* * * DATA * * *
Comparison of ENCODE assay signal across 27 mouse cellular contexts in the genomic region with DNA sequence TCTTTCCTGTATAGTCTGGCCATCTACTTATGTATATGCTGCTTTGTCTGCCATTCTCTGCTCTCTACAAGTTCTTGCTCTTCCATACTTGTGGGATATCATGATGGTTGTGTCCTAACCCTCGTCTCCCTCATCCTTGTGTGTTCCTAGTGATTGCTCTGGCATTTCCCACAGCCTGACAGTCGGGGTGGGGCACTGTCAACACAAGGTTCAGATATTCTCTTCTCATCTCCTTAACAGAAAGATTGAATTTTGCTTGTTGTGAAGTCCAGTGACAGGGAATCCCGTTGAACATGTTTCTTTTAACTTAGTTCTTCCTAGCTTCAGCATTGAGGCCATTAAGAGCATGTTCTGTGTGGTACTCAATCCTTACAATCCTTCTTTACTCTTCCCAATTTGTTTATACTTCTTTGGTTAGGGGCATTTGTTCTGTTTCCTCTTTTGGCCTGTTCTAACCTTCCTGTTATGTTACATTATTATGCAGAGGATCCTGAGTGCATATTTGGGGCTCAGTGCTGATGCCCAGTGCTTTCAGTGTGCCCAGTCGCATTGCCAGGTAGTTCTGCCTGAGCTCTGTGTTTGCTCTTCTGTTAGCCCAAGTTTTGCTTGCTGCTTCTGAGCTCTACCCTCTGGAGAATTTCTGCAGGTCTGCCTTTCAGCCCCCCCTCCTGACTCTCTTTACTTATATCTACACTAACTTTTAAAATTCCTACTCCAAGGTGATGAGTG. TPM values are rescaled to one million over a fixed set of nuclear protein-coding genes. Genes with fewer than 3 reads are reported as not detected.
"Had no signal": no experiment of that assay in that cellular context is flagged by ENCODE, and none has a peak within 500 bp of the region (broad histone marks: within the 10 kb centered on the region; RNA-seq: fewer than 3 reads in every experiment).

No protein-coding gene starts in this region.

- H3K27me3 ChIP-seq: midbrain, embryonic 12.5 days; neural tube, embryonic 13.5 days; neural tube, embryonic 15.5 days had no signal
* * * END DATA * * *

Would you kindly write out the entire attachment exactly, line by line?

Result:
Comparison of ENCODE assay signal across 27 mouse cellular contexts in the genomic region with DNA sequence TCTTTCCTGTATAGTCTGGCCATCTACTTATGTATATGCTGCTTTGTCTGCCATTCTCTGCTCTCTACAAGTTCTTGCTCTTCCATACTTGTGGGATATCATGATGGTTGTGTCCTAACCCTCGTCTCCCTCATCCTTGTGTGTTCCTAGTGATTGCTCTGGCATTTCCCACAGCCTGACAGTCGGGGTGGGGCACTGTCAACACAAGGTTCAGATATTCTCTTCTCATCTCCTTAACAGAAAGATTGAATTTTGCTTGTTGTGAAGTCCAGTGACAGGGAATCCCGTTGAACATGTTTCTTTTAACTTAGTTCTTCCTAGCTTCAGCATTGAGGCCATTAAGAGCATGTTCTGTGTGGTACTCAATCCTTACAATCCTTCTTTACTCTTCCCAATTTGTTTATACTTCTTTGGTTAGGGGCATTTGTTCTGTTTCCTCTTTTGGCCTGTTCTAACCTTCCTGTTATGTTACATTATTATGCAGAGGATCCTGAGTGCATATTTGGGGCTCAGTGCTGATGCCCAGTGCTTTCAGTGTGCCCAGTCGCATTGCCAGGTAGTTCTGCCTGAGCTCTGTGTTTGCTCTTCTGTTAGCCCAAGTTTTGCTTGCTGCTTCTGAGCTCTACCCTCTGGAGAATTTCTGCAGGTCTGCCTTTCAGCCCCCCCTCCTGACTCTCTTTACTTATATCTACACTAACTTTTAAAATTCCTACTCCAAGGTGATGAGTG. TPM values are rescaled to one million over a fixed set of nuclear protein-coding genes. Genes with fewer than 3 reads are reported as not detected.
"Had no signal": no experiment of that assay in that cellular context is flagged by ENCODE, and none has a peak within 500 bp of the region (broad histone marks: within the 10 kb centered on the region; RNA-seq: fewer than 3 reads in every experiment).

No protein-coding gene starts in this region.

- H3K27me3 ChIP-seq: midbrain, embryonic 12.5 days; neural tube, embryonic 13.5 days; neural tube, embryonic 15.5 days had no signal